No clear strategy to fund ballooning need for senior care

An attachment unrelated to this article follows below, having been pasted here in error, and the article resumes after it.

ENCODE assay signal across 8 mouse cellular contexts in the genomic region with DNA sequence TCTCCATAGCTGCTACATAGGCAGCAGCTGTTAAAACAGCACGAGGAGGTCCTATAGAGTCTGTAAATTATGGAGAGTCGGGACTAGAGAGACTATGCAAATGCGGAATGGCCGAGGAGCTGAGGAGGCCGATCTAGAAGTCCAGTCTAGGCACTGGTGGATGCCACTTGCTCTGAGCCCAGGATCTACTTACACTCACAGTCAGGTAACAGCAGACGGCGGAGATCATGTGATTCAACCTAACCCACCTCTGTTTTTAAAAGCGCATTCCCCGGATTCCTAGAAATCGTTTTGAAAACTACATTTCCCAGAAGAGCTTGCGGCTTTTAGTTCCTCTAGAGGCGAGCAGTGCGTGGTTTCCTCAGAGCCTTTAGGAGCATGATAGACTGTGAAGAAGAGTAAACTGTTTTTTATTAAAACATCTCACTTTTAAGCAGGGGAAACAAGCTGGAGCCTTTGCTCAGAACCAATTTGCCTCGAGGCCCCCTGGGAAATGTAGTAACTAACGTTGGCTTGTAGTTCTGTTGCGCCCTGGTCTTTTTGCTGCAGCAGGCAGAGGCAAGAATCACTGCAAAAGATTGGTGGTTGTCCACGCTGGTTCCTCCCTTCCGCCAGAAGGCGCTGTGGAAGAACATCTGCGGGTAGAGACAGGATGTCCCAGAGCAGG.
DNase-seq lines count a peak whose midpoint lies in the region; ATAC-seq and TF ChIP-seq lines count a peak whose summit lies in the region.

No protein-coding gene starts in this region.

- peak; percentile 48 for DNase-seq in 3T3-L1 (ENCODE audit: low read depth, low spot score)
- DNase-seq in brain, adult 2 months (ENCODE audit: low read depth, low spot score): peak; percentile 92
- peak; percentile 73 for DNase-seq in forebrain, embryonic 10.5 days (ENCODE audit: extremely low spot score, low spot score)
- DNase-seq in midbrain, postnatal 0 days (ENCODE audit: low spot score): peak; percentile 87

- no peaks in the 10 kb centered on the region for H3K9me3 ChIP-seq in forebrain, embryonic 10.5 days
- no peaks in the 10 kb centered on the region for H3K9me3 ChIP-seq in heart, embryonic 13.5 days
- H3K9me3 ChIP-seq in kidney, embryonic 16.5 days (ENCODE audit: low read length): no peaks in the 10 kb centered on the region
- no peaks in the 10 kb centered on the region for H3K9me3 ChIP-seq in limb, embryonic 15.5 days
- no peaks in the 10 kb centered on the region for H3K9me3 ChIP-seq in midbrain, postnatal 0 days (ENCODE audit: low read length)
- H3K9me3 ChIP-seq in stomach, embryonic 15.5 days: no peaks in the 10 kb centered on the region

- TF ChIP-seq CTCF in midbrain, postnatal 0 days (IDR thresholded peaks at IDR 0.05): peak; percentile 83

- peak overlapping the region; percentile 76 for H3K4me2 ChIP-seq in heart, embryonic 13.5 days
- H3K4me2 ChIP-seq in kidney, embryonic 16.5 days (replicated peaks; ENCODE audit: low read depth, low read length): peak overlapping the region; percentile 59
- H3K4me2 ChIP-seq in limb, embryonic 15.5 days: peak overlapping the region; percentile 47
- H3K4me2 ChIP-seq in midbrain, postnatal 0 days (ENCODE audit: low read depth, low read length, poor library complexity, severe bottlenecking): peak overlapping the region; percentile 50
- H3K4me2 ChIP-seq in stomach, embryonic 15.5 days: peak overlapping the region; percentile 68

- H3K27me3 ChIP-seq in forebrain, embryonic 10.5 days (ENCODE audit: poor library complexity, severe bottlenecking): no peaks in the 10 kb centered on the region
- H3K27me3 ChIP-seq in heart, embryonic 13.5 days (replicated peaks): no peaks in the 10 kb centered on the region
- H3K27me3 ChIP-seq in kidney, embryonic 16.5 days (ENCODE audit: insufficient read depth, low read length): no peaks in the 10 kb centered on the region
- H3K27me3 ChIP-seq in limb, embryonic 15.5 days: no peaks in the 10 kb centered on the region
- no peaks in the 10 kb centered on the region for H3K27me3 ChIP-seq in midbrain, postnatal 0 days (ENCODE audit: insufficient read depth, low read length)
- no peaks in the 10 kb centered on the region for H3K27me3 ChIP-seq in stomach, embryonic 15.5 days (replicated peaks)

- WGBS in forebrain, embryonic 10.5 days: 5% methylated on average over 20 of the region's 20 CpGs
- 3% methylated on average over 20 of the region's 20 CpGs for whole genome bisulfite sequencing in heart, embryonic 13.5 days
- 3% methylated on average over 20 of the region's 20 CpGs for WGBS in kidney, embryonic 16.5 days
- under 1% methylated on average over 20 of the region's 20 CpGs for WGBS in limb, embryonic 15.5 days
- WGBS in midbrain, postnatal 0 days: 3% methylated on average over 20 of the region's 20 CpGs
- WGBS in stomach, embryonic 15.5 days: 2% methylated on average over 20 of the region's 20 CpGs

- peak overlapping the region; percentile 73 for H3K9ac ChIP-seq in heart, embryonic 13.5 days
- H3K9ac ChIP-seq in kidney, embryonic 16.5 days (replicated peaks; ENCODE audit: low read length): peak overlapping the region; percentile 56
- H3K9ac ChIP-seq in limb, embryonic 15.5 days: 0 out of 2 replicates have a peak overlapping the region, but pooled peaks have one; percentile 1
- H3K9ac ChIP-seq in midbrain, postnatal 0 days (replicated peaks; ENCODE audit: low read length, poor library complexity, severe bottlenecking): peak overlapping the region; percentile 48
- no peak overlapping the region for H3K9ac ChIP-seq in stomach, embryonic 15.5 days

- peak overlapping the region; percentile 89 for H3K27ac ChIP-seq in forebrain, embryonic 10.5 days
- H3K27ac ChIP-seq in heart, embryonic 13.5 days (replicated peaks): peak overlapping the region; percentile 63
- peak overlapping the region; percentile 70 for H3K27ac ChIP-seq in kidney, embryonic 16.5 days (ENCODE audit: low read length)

By 2030, 1 in 5 Minnesotans will be 65 years old or older. Those numbers will pressure on the state’s long-term care systems in ways never seen before. “[Even] if services weren’t getting more expensive, just the sheer number of people that will be accessing services increases the investment significantly,” said Rajean Moone, executive director of the Minnesota Leadership Council on Aging. “And many of these are entitlement programs, so the increase is not capped. If you qualify for Medical Assistance, you’ll get Medical Assistance and we’ll pay for the services that you need.” Medical Assistance — the state’s Medicaid program — pays for a lot of seniors’ long-term care services like nursing homes, assisted living or home care services, among other things. When someone paying for long term care has nearly exhausted their savings, they qualify for Medical Assistance, which then pays for the care. The state now spends about $1 billion a year on long-term care services and support. The cost to taxpayers will balloon under the current system, as this demographic group ages, said Moone. “We’re talking about a significant increase in Medical Assistance expenditures on services for older Minnesotans,” he said. How Minnesota addresses those rising costs — either through increased funding or cost-cutting — while also funding other priorities like education and infrastructure, is far from settled. “We need to talk about it now because this is such a huge challenge,” said Sen. Kent Eken, DFL-Twin Valley. Eken has proposed a long-shot idea — a constitutional amendment that would dedicate funding to long-term care in the state. Eken’s goal is to ensure senior care doesn’t compete with general fund dollars from other priorities such as infrastructure or education.